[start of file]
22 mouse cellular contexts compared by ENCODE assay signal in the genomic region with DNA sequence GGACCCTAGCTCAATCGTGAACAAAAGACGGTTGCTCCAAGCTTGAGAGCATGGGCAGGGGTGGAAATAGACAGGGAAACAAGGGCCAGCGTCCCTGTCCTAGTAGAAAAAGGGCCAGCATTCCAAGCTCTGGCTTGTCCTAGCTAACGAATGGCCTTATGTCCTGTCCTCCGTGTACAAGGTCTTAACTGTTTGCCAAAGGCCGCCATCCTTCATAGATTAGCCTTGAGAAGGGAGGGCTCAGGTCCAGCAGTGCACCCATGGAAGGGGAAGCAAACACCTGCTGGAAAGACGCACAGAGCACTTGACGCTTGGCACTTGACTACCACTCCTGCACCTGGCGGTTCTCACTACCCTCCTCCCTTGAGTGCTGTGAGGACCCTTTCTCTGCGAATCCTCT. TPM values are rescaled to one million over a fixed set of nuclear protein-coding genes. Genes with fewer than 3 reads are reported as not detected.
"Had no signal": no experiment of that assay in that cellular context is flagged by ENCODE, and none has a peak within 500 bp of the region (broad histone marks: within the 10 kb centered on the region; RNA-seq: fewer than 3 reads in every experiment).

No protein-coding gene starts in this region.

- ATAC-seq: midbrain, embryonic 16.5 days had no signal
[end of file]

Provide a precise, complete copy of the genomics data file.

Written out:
22 mouse cellular contexts compared by ENCODE assay signal in the genomic region with DNA sequence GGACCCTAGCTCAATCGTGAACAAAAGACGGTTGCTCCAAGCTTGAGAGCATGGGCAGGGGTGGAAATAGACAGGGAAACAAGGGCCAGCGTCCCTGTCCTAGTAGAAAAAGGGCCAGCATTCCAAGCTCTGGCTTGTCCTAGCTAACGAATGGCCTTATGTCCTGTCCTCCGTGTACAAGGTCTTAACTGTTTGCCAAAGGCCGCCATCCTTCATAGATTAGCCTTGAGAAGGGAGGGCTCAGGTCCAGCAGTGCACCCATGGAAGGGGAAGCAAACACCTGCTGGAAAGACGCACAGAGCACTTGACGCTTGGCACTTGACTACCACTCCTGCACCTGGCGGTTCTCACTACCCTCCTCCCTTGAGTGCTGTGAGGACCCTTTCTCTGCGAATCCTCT. TPM values are rescaled to one million over a fixed set of nuclear protein-coding genes. Genes with fewer than 3 reads are reported as not detected.
"Had no signal": no experiment of that assay in that cellular context is flagged by ENCODE, and none has a peak within 500 bp of the region (broad histone marks: within the 10 kb centered on the region; RNA-seq: fewer than 3 reads in every experiment).

No protein-coding gene starts in this region.

- ATAC-seq: midbrain, embryonic 16.5 days had no signal